Help me understand the A220-100 takeoff chart

Here is the takeoff performance chart of the Airbus A220 (CS100). According to Wikipedia, the MTOW runway length needed is 1500 metres. However, this chart seems to suggest that a runway length of almost 2500 metres would be required for an A220-100 operating at MTOW weight.

Am I reading the chart incorrectly?

A220-100 Airport planning guide page 57/190 for the graph

A220 Wikipedia specs

• Would you please post the source of the chart above and the link to the wikipedia info? Thanks
– user22445
Aug 17 at 23:14
• Done! Thanks for the suggestion Aug 17 at 23:24

I believe that you are correctly reading the chart, however, I think you are reading the wrong chart. The chart in your question appears to be the chart for ISA +15C and for the lower performing engines (1519G), which would result in a takeoff distance of about 2500 meters (about 8200 feet). I'm posting below what I believe to be the full chart in your question from the Airport Planning Guide linked in your question - See the first image below:

The second image below shows the chart for the higher performing engines (1524G) at ISA, and would result in a takeoff distance of slightly more than 1500 Meters (about 5100 feet).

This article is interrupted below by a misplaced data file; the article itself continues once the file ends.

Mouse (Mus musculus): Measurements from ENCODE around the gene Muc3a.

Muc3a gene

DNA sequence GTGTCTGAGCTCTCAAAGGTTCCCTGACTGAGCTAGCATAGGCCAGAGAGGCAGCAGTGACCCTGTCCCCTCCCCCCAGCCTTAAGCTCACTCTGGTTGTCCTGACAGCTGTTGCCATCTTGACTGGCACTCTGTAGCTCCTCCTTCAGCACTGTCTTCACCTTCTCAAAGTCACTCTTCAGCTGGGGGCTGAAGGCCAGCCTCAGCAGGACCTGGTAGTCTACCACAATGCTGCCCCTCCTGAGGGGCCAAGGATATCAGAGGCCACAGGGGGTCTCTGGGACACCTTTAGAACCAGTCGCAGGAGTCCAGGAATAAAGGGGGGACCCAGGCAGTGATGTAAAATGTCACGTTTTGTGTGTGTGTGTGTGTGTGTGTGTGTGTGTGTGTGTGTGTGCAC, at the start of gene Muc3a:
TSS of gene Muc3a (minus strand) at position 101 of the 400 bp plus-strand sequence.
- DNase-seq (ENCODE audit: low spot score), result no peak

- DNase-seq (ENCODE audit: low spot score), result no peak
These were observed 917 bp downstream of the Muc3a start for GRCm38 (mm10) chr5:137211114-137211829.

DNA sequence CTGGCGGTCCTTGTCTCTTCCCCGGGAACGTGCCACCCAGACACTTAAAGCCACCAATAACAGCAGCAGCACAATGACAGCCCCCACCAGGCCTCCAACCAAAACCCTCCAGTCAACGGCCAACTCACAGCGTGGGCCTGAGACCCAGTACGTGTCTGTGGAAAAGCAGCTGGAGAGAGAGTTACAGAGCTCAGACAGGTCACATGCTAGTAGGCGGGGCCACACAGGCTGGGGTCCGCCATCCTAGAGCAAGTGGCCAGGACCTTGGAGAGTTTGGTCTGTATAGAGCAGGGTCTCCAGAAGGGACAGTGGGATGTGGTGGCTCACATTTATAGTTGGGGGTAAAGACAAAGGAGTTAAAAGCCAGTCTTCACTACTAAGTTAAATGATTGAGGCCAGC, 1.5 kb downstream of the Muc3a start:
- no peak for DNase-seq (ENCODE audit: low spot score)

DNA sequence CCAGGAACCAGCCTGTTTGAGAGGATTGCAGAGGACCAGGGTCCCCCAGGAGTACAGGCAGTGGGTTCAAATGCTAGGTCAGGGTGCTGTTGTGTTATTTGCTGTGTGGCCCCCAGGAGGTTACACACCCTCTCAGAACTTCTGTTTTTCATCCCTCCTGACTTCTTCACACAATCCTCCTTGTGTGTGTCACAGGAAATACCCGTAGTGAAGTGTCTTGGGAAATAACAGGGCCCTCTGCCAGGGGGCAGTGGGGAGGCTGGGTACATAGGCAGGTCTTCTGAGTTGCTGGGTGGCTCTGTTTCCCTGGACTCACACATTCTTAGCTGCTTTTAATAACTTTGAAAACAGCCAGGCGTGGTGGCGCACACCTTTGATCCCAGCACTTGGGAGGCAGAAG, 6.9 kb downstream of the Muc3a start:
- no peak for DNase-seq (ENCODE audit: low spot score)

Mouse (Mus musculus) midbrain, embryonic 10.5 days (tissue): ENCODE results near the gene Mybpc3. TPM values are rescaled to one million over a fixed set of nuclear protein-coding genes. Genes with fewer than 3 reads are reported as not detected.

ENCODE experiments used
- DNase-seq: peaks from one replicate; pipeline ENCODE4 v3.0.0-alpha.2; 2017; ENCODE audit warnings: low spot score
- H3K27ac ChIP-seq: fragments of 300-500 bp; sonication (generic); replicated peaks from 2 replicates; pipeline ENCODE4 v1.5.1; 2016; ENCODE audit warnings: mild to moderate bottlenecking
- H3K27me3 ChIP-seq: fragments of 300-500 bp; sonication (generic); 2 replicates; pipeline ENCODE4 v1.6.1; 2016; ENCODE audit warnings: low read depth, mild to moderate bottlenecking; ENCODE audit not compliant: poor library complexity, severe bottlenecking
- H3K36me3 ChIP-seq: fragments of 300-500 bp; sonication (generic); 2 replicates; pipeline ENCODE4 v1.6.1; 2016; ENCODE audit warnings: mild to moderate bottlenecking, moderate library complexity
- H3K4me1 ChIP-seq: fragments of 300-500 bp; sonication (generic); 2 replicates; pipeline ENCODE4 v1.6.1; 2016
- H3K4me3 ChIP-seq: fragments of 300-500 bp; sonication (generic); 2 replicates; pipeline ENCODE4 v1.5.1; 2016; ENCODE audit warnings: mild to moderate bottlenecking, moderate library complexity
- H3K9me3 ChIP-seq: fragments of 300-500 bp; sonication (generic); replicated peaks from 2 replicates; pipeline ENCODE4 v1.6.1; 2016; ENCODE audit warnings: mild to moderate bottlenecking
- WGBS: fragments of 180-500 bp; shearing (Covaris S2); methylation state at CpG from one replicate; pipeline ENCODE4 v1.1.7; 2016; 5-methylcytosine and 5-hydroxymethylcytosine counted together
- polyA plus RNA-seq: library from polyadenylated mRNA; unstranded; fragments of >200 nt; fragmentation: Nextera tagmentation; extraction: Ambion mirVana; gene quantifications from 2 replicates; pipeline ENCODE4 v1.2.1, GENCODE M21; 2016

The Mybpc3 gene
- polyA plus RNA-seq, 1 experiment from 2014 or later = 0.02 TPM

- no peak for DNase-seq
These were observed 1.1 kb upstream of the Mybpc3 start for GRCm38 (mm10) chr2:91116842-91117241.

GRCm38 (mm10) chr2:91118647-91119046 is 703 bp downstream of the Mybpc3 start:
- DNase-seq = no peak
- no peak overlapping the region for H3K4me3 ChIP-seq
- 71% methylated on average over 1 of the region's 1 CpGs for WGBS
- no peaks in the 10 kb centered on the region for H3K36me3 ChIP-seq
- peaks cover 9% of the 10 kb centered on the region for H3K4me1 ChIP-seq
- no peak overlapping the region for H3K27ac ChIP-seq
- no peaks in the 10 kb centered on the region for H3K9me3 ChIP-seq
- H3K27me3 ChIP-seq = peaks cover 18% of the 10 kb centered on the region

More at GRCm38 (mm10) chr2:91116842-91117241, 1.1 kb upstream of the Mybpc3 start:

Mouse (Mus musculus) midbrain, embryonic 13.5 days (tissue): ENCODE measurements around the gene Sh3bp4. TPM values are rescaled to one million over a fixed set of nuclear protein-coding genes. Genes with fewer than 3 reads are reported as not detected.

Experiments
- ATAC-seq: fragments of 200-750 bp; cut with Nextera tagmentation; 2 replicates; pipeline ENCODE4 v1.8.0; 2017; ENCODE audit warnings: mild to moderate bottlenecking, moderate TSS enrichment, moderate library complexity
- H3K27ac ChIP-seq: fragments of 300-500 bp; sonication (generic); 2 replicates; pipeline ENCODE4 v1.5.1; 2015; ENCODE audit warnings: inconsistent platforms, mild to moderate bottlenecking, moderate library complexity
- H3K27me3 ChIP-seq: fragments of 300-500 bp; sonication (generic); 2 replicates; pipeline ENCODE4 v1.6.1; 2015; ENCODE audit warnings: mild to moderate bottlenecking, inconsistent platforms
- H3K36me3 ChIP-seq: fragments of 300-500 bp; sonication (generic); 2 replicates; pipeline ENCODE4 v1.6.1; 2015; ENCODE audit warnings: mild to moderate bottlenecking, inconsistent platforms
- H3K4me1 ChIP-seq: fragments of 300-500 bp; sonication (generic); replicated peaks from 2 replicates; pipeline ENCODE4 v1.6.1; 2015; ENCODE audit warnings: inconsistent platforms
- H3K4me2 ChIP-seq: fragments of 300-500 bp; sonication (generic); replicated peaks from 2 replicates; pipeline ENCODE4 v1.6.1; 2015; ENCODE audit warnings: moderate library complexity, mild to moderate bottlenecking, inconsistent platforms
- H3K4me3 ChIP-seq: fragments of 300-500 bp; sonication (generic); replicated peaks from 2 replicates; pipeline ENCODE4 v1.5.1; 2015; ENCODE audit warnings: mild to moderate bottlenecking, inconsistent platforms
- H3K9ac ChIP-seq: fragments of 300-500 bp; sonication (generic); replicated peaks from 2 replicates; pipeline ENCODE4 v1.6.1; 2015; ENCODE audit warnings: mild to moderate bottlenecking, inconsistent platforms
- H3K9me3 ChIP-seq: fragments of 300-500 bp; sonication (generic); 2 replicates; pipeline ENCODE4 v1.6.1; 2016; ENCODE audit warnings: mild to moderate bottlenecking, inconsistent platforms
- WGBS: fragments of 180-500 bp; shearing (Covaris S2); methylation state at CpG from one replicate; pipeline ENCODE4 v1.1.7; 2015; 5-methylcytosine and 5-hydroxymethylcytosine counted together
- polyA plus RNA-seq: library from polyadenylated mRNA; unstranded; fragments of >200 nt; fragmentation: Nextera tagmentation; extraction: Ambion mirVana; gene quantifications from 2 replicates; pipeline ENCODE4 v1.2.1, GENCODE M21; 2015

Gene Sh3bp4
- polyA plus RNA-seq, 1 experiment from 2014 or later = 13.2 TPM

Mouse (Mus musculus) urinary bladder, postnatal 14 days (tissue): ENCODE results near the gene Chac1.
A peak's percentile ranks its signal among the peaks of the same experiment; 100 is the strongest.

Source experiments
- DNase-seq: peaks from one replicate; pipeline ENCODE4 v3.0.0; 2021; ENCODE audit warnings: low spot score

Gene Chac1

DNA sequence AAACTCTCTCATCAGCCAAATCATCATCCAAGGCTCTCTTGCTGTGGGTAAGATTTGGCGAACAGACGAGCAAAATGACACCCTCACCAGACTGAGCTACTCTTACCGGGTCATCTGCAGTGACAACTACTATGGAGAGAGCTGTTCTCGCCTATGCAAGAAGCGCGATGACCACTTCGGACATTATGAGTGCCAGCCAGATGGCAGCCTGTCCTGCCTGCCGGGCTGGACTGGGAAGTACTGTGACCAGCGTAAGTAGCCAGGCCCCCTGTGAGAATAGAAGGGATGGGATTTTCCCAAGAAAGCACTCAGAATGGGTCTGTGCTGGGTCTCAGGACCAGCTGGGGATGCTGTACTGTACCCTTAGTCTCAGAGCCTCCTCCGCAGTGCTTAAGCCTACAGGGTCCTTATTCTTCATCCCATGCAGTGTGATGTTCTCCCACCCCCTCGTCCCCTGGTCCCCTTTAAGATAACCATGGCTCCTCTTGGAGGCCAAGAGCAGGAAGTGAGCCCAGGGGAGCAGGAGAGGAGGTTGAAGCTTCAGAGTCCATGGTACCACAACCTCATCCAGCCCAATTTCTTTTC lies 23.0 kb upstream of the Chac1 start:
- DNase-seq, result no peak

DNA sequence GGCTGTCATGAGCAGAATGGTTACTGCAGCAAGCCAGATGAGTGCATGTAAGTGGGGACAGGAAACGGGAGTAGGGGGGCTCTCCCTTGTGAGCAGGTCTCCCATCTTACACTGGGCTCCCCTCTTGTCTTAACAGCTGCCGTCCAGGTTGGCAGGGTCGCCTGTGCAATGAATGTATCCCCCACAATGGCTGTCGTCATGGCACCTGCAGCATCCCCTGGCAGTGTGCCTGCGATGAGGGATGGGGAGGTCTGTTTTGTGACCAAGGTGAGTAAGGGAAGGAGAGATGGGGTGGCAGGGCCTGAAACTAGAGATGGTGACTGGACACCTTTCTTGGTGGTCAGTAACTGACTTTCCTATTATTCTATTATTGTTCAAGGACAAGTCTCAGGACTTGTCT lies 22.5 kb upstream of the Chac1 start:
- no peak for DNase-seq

Also, as you can see from the specification sheet (last image below), the 1525G engines can provide up to 5% more thrust (reducing the takeoff distance probably to the 4800 feet shown in specification sheet). But there is not a takeoff performance chart for this engine in the Airport Planning Guide you have linked in your question.

The last image below is the specification data sheet from footnote #252 shown on the Wikipedia page you have linked in your question.

Lastly, it seems likely that the published takeoff performance shown in the Wikipedia page and the specification sheet linked as footnote #252 from the Wikipedia page, would use the most optimal circumstances to illustrate the best performance available for the CS100/A220-100. This would be at ISA using the most powerful engines (1525G).

• So it seems that even at 125,000lbs the CS1 would struggle to use an airport like LCY Aug 18 at 8:10

Performance is all dependent upon aircraft gross takeoff weight, runway conditions (e.g. surface type, gradient, etc.), ambient winds and density altitude at the airfield. There is no one required length of runway needed to depart. That all has to be calculated prior to departure, and ensure that the runway available can accommodate the airplane.

Assuming the data above is correct for the purposes in question, I would start from the horizontal axis, then draw a vertical line up from the aircraft’s gross takeoff weight to the pressure altitude at the airfield, thence a horizontal line going left from that point to the vertical axis, which will give you your takeoff field length.